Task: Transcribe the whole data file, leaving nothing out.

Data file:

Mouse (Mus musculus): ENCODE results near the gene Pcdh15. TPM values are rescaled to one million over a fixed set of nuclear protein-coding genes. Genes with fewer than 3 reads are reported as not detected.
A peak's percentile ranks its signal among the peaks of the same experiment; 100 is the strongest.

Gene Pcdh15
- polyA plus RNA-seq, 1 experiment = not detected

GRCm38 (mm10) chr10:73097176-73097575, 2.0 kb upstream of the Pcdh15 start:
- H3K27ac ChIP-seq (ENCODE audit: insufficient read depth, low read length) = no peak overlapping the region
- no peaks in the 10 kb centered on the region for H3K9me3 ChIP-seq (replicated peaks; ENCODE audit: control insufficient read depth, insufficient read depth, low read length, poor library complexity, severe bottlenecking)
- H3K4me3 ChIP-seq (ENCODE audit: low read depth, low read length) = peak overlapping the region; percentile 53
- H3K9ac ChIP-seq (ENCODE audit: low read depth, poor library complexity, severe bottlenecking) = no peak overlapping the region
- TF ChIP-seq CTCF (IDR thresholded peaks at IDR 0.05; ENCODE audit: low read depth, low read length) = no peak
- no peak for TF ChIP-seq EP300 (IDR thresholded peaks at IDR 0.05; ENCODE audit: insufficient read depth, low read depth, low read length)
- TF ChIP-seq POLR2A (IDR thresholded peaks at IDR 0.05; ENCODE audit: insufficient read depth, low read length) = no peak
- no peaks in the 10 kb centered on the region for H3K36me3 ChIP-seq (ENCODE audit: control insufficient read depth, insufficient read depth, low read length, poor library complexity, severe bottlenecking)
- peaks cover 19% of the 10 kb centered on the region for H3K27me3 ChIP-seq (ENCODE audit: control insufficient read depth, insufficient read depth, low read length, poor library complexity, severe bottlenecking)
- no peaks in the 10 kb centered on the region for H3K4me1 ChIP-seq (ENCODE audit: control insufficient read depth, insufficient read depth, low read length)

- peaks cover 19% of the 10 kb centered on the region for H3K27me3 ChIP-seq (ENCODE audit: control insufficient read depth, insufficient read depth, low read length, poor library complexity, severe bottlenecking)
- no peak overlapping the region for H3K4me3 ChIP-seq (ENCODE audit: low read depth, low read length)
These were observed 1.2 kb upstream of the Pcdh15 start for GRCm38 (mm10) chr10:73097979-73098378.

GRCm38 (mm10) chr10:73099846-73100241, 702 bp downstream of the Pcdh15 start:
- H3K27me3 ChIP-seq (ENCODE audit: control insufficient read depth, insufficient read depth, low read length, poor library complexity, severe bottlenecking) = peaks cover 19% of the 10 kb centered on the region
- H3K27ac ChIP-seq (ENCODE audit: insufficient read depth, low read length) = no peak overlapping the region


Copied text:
Mouse (Mus musculus): ENCODE results near the gene Pcdh15. TPM values are rescaled to one million over a fixed set of nuclear protein-coding genes. Genes with fewer than 3 reads are reported as not detected.
A peak's percentile ranks its signal among the peaks of the same experiment; 100 is the strongest.

Gene Pcdh15
- polyA plus RNA-seq, 1 experiment = not detected

GRCm38 (mm10) chr10:73097176-73097575, 2.0 kb upstream of the Pcdh15 start:
- H3K27ac ChIP-seq (ENCODE audit: insufficient read depth, low read length) = no peak overlapping the region
- no peaks in the 10 kb centered on the region for H3K9me3 ChIP-seq (replicated peaks; ENCODE audit: control insufficient read depth, insufficient read depth, low read length, poor library complexity, severe bottlenecking)
- H3K4me3 ChIP-seq (ENCODE audit: low read depth, low read length) = peak overlapping the region; percentile 53
- H3K9ac ChIP-seq (ENCODE audit: low read depth, poor library complexity, severe bottlenecking) = no peak overlapping the region
- TF ChIP-seq CTCF (IDR thresholded peaks at IDR 0.05; ENCODE audit: low read depth, low read length) = no peak
- no peak for TF ChIP-seq EP300 (IDR thresholded peaks at IDR 0.05; ENCODE audit: insufficient read depth, low read depth, low read length)
- TF ChIP-seq POLR2A (IDR thresholded peaks at IDR 0.05; ENCODE audit: insufficient read depth, low read length) = no peak
- no peaks in the 10 kb centered on the region for H3K36me3 ChIP-seq (ENCODE audit: control insufficient read depth, insufficient read depth, low read length, poor library complexity, severe bottlenecking)
- peaks cover 19% of the 10 kb centered on the region for H3K27me3 ChIP-seq (ENCODE audit: control insufficient read depth, insufficient read depth, low read length, poor library complexity, severe bottlenecking)
- no peaks in the 10 kb centered on the region for H3K4me1 ChIP-seq (ENCODE audit: control insufficient read depth, insufficient read depth, low read length)

- peaks cover 19% of the 10 kb centered on the region for H3K27me3 ChIP-seq (ENCODE audit: control insufficient read depth, insufficient read depth, low read length, poor library complexity, severe bottlenecking)
- no peak overlapping the region for H3K4me3 ChIP-seq (ENCODE audit: low read depth, low read length)
These were observed 1.2 kb upstream of the Pcdh15 start for GRCm38 (mm10) chr10:73097979-73098378.

GRCm38 (mm10) chr10:73099846-73100241, 702 bp downstream of the Pcdh15 start:
- H3K27me3 ChIP-seq (ENCODE audit: control insufficient read depth, insufficient read depth, low read length, poor library complexity, severe bottlenecking) = peaks cover 19% of the 10 kb centered on the region
- H3K27ac ChIP-seq (ENCODE audit: insufficient read depth, low read length) = no peak overlapping the region